Lakia M. Scott, Ph.D., is an Assistant Professor in the Department of Curriculum & Instruction at Baylor University. She currently teaches elementary reading methods and diversity issues courses to pre-service teachers. Scott has over ten years of combined experiences at the elementary, secondary, undergraduate and graduate teaching levels. She is a recognized scholar in the field of Urban Education, where she has a host of research publications, co-authored and co-edited books, book chapters, and educational evaluation reports.
Under the research trajectory of providing educational access and opportunity for traditionally minoritized student populations, Dr. Scott has co-edited “Culturally Affirming Literacy Practices for Urban Elementary Students,” a textbook about literacy gaps, intended for use by pre-service and in-service teachers. She has also published in numerous journals including Urban Education Research & Policy Annuals, Journal for Multicultural Education, Social Education, and the International Journal of Interdisciplinary Social Sciences.
Dr. Scott is currently conducting research on national reading and language intervention programs for urban students with specific focus on the Urban Dialect. Her current research interests include creating urban literacy initiatives to advance student academic outcomes, increasing multicultural awareness and perspectives in teacher education programs, and extending the discussion on the academic and cultural relevance of Historically Black Colleges and Universities.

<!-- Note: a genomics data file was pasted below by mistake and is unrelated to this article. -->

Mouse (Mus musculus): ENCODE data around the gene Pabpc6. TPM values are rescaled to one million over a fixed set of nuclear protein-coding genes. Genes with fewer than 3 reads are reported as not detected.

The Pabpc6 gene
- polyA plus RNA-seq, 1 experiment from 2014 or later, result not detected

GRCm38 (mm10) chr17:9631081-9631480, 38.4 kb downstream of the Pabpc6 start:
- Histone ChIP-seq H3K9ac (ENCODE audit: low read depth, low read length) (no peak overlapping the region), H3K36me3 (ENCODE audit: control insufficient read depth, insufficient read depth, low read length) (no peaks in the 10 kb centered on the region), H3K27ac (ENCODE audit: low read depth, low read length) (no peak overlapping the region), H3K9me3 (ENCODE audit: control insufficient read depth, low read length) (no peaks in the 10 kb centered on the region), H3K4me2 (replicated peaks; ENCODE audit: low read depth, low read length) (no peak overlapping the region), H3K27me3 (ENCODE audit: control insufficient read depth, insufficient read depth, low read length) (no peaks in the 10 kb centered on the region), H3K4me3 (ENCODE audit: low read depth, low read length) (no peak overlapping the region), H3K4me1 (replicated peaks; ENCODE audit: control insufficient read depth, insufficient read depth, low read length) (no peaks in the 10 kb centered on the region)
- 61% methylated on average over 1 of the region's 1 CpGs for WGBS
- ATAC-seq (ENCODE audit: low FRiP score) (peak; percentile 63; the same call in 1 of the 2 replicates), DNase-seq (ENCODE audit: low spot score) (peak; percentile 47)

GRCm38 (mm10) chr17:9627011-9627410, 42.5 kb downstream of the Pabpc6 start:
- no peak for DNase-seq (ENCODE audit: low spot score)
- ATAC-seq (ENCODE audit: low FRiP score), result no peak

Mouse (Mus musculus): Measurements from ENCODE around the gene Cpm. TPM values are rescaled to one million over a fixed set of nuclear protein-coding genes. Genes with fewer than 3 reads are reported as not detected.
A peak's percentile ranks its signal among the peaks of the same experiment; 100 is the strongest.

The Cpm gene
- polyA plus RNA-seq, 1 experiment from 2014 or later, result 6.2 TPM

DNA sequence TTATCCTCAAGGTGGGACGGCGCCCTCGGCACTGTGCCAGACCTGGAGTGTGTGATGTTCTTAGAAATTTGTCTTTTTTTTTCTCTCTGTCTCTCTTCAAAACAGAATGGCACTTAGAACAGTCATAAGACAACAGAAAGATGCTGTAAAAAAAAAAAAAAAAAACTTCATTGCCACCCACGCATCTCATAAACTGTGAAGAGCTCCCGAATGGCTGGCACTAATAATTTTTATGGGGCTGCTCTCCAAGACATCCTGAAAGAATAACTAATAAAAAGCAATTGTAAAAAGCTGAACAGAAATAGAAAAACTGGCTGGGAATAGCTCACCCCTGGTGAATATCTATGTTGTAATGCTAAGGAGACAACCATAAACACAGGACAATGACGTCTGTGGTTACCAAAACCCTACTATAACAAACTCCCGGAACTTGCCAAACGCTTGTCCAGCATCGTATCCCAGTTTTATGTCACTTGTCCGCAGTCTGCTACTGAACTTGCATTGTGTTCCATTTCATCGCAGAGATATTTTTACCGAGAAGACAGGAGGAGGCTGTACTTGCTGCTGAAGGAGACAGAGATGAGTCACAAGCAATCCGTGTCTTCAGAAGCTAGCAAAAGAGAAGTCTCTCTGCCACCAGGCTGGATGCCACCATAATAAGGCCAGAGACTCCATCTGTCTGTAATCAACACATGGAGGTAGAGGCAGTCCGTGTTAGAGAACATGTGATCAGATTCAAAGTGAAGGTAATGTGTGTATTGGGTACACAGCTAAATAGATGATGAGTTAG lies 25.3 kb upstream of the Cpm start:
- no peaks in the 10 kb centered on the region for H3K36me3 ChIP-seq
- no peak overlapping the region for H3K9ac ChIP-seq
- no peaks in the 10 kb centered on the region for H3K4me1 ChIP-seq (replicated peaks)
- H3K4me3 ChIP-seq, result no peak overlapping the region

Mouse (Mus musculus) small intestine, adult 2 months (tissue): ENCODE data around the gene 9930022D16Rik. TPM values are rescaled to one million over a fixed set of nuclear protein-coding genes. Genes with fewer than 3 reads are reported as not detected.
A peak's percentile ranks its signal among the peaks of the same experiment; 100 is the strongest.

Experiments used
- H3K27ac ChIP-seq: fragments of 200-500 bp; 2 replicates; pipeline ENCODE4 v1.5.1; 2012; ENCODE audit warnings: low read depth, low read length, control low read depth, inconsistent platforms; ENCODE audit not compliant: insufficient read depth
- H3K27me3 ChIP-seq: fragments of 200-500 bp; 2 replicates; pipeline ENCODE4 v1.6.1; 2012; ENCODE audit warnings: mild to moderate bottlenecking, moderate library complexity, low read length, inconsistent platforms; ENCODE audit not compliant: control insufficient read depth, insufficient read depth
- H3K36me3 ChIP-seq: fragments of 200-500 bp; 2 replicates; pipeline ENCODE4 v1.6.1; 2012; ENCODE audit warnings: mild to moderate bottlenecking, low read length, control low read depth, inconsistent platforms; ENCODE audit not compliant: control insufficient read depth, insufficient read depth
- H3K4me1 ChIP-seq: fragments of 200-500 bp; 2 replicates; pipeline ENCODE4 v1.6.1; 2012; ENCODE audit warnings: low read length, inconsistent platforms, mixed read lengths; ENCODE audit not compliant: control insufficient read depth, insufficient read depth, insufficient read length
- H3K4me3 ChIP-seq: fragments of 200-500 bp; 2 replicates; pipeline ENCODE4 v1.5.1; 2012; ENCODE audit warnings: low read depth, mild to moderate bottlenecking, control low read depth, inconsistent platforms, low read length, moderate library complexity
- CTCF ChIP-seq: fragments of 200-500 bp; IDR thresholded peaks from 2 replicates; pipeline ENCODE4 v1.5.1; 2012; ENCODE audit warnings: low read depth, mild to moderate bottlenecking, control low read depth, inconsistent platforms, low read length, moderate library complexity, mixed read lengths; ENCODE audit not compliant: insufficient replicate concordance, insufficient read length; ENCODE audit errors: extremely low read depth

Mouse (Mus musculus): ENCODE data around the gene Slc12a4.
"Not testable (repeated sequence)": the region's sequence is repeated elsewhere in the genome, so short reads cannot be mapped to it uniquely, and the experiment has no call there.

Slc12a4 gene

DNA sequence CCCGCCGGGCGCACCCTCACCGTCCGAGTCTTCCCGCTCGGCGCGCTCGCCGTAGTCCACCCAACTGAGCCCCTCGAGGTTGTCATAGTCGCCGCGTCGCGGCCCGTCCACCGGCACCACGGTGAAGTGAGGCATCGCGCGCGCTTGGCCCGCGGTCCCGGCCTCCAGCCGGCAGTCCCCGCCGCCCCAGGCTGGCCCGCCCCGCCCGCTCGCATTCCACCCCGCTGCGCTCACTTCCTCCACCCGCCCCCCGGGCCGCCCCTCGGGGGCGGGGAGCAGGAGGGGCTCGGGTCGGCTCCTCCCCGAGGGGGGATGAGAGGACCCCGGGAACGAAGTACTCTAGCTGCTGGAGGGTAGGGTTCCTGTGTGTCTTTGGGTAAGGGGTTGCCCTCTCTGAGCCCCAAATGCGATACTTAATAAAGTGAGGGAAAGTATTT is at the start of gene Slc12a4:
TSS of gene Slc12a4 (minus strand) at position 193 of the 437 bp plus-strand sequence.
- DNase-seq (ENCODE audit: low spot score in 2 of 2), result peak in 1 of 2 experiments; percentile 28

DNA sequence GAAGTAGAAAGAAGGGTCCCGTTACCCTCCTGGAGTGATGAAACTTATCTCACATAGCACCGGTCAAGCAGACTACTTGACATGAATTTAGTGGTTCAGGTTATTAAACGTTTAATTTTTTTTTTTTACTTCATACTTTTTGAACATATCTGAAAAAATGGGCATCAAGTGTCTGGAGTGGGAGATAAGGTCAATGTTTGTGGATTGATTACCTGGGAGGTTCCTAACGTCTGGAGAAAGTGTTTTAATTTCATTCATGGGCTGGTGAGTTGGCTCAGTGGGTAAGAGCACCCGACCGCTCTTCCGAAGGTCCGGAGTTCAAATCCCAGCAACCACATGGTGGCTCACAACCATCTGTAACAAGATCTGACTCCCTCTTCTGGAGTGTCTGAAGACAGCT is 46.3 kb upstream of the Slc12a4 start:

Industry Expertise (3)
Writing and Editing
Areas of Expertise (8)
Elementary Reading Methods
Language Intervention Programs
Urban Literacy Initiatives
Historically Black Colleges and Universities (HBCUs)
Culturally Appropriate Literature for Urban Students
Best Paper in Session (professional)
Dr. Lakia M. Scott, received Best Paper in Session Award from 2012 Orlando International Academic Conference, 2012.
Top Faculty Paper, Entertainment Studies Division (professional)
Dr. Lakia M. Scott, received Top Faculty Paper, Entertainment Studies Division from Association for Education in Journalism and Mass Communication, 2015.
University of North Carolina, Charlotte: Ph.D., Urban Education 2014
Prairie View A&M University: M. Ed., Education 2009
Texas Southern University: B.A., Journalism 2005
Media Appearances (5)
Baylor Research Shows Impact of Human Trafficking Curriculum for High School Students
Baylor Media & Public Relations online
Findings demonstrate ‘Bodies are not Commodities’ lessons increase students' awareness and advocacy
Three Tips to Stop Students’ ‘Summer Slide’
Baylor Media & Public Relations online
Summer may be a time of fun and rest for students, but too much relaxation can lead to the “summer slide,” or loss of academic skills over the summer.
When it comes to learning, don't let your kids suffer from the “summer slide”
A waterslide isn't the only thing your kids will be going down if they don't keep their minds active this summer. While a break from the mental taxation of school is needed, studies show that even the smartest kid can lose up to 2 months of learning- this is known as the "summer slide". Early summer learning losses have later life consequences challenging your child year round is key to having a strong start the following school year. That's why we had Dr. Lakia Scott from Baylor's School of Education to give advice to parents.
Historically black colleges are fighting to keep their schools
Texas Standard print
aylor professor Lakia Scott has studied why some young African-Americans choose HBCUs and others don’t. She says it’s understandable why King – and others like her – feel the way she does.